Susan Walsh / AP

FBI Director James Comey reportedly asked the Department of Justice to issue a statement Saturday rejecting President Trump's claims that former President Obama and his administration wiretapped Trump's phones. The New York Times first reported the story, and was seconded by NBC News.

What we don't know: Who would issue such a statement, even if the DOJ wanted to release one. (The White House and DOJ declined to comment to the NYT). Attorney General Jeff Sessions — a close Trump ally — has recused himself from any Trump-Russia investigation, and there's a hearing Tuesday for the nominee for the deputy job.

Why this matters: As the Times points out, if the DOJ or FBI issued a public statement refuting Trump's claims, they would be positioning themselves — the nation's top law enforcement — against the nation's top political leadership.

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Felix Salmon, author of Capital
23 mins ago - Economy & Business

A white-collar crime crackdown

Illustration: Eniola Odetunde/Axios

America has waited a decade for an aggressive government crackdown on white-collar crime. Now, just before the election, and in the middle of a bull market, it has arrived.

Why it matters: When times are good, investors become more trusting and more greedy. That makes them more likely to put their money into fraudulent or criminal enterprises.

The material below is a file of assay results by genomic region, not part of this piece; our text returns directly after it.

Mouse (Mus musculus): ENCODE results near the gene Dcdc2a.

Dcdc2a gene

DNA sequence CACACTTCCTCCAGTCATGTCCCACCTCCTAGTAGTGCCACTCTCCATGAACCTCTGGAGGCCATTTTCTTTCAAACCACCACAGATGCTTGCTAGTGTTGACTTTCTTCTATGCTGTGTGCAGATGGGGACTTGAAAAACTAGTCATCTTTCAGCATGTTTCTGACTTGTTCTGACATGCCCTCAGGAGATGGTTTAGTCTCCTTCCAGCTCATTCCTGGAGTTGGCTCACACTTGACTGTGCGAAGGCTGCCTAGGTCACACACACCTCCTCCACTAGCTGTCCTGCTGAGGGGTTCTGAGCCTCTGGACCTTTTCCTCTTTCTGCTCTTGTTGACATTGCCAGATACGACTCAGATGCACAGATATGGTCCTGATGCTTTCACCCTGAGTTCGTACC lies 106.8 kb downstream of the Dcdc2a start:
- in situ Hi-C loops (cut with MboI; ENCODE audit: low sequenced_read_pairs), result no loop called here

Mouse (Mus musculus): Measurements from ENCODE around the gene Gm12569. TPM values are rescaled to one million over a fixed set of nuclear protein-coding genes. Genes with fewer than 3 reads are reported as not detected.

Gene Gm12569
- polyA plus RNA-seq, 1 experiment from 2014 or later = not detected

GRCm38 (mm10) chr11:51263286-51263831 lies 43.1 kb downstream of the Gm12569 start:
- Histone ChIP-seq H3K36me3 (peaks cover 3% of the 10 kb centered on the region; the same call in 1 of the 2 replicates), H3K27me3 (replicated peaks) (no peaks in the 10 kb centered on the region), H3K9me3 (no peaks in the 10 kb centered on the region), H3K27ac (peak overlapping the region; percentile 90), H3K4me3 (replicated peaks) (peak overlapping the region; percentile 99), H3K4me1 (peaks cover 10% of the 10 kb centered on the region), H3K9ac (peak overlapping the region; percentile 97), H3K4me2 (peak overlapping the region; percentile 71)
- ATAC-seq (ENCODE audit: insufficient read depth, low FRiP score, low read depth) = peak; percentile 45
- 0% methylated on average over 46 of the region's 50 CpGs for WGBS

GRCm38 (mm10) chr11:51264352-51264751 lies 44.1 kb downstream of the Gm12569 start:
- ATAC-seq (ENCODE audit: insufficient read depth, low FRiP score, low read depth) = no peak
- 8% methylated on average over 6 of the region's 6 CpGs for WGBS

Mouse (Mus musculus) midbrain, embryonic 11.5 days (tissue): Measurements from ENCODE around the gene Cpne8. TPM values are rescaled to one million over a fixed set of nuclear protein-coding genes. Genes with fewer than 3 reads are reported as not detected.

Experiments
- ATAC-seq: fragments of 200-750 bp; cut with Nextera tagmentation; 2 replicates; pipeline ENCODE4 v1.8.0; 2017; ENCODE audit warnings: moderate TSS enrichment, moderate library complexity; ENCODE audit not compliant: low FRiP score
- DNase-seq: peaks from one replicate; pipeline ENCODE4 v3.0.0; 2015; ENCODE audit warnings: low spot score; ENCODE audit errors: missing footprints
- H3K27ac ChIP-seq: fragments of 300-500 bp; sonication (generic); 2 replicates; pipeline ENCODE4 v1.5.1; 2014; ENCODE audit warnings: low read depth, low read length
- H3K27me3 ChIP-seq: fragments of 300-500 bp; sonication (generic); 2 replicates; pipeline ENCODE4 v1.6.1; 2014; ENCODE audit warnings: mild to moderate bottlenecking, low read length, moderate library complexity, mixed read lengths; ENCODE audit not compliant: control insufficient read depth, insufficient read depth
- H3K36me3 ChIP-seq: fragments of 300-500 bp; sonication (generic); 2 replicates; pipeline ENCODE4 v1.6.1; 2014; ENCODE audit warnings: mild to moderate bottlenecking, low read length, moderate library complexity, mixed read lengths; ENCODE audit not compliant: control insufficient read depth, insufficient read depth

• After a decade-long bull market, there is no shortage of those frauds to prosecute.
51 mins ago - Technology

Lawyers crystal-ball the Google antitrust case

Illustration: Eniola Odetunde/Axios

The Justice Department's antitrust suit against Google is a strong, straightforward monopoly case, competition lawyers and experts tell Axios. But that doesn't mean it'll be an easy journey for the government.

The big picture: Winning any antitrust case is a heavy lift. It's even more of a challenge to pull off victory in a future-looking case that seeks to make room for potential new competition to flourish.

The pandemic is getting worse again

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Data: The COVID Tracking Project, state health departments; Note: Due to a database error, Missouri had a 3 day gap in reporting from Oct. 11-13; Map: Andrew Witherspoon/Axios

Every available piece of data proves it: The coronavirus pandemic is getting worse again, all across America.

The big picture: As the death toll ticks past 212,000, at a moment when containing the virus ought to be easier and more urgent than ever, we are instead giving it a bigger foothold to grow from.